Comprehensive LGBT Civil Rights Bill To Amend The Civil Rights Act of 1964 Will Be Introduced This Week

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On Thursday Democrats Jeff Merkley of Oregon, Tammy Baldwin of Wisconsin and Cory Booker of New Jersey will introduce legislation in Congress on Thursday to amend the Civil Rights Act of 1964 and other federal laws to protect LGBT Americans from discrimination,

The Equality Act would amend Title VII of the Civil Rights Act of 1964 to include employment protections for sexual orientation and gender identity. Religious beliefs, race, sex, color, and national origin are already protected classes. The bill would not change existing religious exemptions for religious corporations, schools, and associations to make hiring decisions based on religious beliefs if the employee will be performing work connected with their religious activities.

The bill would also update the Government Employees Rights Act of 1991 and the Civil Service Reform Act to include sexual orientation and gender identity protections for federal and District of Columbia government employees.

Other areas covered in the sweeping legislation include nondiscrimination protections for those seeking child welfare, public education, student loans, healthcare or nutrition assistance. LGBT people would also be protected from discrimination in any aspect of purchasing or renting a house.

David Cicilline of Rhode Island, also a Democrat and who will be the lead sponsor in the House. Of Representatives explained the need for the legislation following the Supreme Court’s ruling in favor of marriage equality. Cicilline warns lawmakers that the fight for LGBT rights isn’t over; instead, it’s just begun.

“Every day, millions of LGBT Americans face the danger of real discrimination and sometimes even violence because of their sexual orientation or gender identity,” Cicilline writes. “In most states, a same-sex couple can get married on Saturday, post pictures on Facebook on Sunday, and then risk being fired from their job or kicked out of their apartment on Monday.”

The Bill would also clarify that the Religious Freedom Restoration Act cannot be used to defend discrimination against LGBT people and clarifies that sex-segregated facilities must admit individuals in accordance to their gender identity, and that it applies to anyone discriminated against because of their perceived sexual orientation or gender identity or association with a protected class.  And while many are applauding the bill there are some in our community that are worried about it also.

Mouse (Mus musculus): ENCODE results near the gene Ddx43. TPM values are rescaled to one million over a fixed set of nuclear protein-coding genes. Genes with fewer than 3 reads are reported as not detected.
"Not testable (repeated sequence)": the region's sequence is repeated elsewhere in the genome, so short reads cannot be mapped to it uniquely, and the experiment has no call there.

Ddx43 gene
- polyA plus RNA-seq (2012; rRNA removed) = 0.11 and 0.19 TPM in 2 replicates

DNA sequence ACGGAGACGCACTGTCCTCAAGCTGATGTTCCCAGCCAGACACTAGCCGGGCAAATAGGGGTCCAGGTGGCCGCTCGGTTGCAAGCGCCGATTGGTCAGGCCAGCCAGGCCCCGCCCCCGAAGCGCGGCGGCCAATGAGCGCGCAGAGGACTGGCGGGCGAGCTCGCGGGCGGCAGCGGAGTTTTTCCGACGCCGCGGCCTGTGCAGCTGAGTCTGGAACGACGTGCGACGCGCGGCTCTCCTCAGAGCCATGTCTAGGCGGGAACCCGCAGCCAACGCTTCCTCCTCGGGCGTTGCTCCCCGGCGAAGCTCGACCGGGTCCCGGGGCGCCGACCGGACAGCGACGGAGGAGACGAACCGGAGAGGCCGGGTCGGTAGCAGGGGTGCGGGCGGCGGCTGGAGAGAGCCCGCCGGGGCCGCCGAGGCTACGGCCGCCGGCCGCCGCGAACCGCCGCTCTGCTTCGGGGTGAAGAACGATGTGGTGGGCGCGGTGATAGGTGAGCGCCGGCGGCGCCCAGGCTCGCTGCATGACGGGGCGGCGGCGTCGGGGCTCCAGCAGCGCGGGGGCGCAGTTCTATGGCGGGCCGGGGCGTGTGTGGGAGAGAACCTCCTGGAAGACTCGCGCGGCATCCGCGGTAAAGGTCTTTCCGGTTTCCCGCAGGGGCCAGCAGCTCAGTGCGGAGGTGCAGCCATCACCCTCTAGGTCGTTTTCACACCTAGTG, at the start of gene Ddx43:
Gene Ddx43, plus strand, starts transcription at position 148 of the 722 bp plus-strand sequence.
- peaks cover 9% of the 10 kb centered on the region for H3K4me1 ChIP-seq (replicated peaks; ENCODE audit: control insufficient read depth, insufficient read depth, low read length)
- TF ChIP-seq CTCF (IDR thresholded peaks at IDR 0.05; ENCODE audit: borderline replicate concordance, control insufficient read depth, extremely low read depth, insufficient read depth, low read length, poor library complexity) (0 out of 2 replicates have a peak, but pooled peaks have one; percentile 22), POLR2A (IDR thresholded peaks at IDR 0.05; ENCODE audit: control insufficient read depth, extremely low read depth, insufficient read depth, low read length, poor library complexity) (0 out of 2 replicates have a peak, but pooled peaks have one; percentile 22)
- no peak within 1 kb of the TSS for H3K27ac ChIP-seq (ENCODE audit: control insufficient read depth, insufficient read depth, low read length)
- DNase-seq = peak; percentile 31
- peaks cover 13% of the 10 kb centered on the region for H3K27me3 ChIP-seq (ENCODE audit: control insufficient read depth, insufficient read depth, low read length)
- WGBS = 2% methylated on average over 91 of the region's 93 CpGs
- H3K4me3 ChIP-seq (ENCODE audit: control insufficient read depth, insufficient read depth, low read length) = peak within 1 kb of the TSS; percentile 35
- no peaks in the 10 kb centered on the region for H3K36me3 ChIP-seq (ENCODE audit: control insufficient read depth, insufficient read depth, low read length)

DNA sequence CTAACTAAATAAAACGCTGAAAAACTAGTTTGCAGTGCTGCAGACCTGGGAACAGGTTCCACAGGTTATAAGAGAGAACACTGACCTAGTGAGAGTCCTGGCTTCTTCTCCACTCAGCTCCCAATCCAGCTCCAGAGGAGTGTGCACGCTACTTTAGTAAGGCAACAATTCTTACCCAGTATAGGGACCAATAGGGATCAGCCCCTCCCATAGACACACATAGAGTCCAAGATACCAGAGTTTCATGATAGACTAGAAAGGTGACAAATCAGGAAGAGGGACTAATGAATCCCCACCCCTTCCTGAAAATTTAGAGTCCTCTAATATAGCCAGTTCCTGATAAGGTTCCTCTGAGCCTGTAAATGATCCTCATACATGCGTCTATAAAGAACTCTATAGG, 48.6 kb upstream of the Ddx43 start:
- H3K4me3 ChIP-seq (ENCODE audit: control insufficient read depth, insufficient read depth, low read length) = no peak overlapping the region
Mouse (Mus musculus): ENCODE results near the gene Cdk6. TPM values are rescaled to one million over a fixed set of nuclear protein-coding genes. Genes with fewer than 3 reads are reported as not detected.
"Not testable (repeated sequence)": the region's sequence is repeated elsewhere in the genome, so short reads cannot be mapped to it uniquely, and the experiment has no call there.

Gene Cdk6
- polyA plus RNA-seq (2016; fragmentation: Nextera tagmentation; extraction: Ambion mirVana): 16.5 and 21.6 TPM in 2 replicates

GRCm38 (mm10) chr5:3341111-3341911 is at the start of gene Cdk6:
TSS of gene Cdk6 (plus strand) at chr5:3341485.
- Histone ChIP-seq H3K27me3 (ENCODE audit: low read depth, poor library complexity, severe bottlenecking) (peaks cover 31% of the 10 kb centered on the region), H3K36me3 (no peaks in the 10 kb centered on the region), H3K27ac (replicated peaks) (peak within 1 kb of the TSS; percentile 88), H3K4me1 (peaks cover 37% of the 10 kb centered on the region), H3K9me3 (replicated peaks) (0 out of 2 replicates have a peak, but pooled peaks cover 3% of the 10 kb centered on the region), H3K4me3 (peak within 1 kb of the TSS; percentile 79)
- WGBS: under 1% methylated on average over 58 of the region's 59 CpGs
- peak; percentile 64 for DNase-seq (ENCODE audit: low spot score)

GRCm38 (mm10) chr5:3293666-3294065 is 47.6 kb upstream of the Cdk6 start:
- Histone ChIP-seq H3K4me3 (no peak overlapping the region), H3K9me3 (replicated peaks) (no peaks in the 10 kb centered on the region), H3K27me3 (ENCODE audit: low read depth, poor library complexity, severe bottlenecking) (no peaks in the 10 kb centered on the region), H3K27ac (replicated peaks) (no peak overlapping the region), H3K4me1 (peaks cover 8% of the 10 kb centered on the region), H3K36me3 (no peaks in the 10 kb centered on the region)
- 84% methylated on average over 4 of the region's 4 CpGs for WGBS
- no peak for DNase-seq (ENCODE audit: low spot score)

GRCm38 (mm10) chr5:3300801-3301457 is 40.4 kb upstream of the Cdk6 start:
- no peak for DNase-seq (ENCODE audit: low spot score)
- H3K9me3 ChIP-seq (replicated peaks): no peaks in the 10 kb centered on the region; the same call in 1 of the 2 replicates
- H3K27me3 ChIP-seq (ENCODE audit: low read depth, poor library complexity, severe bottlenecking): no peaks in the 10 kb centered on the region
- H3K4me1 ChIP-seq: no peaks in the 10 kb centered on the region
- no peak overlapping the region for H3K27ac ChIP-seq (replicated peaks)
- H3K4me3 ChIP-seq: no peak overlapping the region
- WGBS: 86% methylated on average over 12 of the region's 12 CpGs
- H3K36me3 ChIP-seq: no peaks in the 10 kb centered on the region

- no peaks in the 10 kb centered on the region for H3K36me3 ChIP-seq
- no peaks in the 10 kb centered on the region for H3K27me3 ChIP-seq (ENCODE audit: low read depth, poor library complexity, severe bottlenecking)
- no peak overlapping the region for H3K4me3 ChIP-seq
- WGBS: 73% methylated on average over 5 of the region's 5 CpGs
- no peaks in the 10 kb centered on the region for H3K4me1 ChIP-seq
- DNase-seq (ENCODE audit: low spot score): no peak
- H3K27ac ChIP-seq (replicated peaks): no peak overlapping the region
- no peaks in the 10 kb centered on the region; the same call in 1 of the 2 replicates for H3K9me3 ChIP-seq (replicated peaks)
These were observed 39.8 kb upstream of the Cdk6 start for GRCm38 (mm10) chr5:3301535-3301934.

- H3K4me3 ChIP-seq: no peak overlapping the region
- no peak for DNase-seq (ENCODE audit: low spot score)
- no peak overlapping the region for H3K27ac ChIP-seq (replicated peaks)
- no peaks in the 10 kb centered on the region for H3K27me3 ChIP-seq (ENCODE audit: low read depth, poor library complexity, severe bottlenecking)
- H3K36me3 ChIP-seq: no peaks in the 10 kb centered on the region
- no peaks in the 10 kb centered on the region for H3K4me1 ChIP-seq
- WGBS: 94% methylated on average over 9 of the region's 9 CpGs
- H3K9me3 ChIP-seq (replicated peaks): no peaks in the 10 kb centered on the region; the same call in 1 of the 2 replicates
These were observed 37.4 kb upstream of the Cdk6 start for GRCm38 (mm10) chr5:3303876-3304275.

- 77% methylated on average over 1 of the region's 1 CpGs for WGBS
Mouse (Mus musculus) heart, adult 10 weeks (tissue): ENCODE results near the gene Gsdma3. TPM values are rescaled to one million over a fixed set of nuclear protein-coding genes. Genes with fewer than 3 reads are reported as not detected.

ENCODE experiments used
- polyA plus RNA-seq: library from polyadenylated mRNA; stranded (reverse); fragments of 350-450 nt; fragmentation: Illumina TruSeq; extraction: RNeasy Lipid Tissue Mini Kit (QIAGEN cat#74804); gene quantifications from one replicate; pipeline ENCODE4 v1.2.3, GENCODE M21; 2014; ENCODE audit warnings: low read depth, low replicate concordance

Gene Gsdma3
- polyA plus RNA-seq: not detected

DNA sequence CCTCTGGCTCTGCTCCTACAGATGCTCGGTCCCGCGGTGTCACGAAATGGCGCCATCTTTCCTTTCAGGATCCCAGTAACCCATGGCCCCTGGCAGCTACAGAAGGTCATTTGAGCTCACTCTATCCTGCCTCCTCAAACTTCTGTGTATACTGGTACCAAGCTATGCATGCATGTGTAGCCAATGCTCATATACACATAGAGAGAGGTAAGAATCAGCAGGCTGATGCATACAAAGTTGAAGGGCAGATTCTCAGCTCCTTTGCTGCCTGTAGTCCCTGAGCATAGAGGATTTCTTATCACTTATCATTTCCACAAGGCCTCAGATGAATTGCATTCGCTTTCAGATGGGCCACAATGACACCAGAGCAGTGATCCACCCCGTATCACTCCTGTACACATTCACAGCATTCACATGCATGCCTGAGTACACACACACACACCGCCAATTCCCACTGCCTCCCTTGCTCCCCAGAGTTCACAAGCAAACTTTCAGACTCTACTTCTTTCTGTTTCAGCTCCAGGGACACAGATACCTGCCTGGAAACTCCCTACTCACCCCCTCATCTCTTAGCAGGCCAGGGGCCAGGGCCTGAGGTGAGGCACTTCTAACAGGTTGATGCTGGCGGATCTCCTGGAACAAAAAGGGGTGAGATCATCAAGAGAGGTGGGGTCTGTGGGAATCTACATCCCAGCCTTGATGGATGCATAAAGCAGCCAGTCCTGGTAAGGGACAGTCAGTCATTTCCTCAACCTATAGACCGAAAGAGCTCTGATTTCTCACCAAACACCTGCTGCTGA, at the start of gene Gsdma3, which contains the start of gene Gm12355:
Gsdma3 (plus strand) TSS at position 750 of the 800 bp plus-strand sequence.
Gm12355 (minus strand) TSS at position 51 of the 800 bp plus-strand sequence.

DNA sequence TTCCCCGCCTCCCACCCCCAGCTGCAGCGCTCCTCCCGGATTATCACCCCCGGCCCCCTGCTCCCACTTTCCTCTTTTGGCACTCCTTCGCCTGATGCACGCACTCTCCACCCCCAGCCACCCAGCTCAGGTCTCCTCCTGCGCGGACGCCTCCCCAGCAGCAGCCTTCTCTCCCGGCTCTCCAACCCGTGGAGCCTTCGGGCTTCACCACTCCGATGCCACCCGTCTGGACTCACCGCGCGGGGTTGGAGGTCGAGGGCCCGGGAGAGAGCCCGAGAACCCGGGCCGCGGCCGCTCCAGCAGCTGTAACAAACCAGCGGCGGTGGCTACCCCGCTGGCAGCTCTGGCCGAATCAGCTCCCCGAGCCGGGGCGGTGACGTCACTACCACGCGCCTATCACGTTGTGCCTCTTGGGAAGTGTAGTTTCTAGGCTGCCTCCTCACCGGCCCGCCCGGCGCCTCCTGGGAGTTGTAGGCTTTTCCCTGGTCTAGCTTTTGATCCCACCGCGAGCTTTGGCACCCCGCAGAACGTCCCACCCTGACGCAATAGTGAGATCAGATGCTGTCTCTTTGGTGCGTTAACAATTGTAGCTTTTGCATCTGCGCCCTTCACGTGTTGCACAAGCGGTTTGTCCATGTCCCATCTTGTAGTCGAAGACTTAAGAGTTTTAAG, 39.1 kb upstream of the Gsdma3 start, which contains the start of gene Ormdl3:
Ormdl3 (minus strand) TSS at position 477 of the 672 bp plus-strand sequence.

Heather Cronk and Angela Peoples, of the small grassroots organization GetEQUAL (It’s hard to call GE an LGBT rights organization now since they actually spend very little time on LGBT/Protection issues any more time and have focused more on immigration and race issues) call The Equality Act “dangerous,” fearing right-wing lawmakers would not only strip the bill of its intended protections with amendments, but also gut the civil rights laws being amended.

Rep. Cicilline and Sen. Merkley will hold a news conference on Thursday to announce the legislation’s introduction.

Will Kohler

Will Kohler is a noted LGBT historian, writer, blogger and owner of Back2Stonewall.com. A longtime gay activist, Will fought on the front lines of the AIDS epidemic with ACT-UP and continues fighting today for LGBT acceptance and full equality. Will’s work has been referenced in notable media venues as MSNBC and BBC News, The Washington Post, The Advocate, The Daily Beast, Hollywood Reporter, Raw Story, and The Huffington Post

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1 Response

  1. July 23, 2015

    […] The Equality Act would amend Title VII of the Civil Rights Act of 1964 to include employment protections for sexual orientation and gender identity. Religious beliefs, race, sex, color, and national origin are already protected classes. The bill would not change existing religious exemptions for religious corporations, schools, and associations to make hiring decisions based on religious beliefs if the employee will be performing work connected with their religious activities. […]

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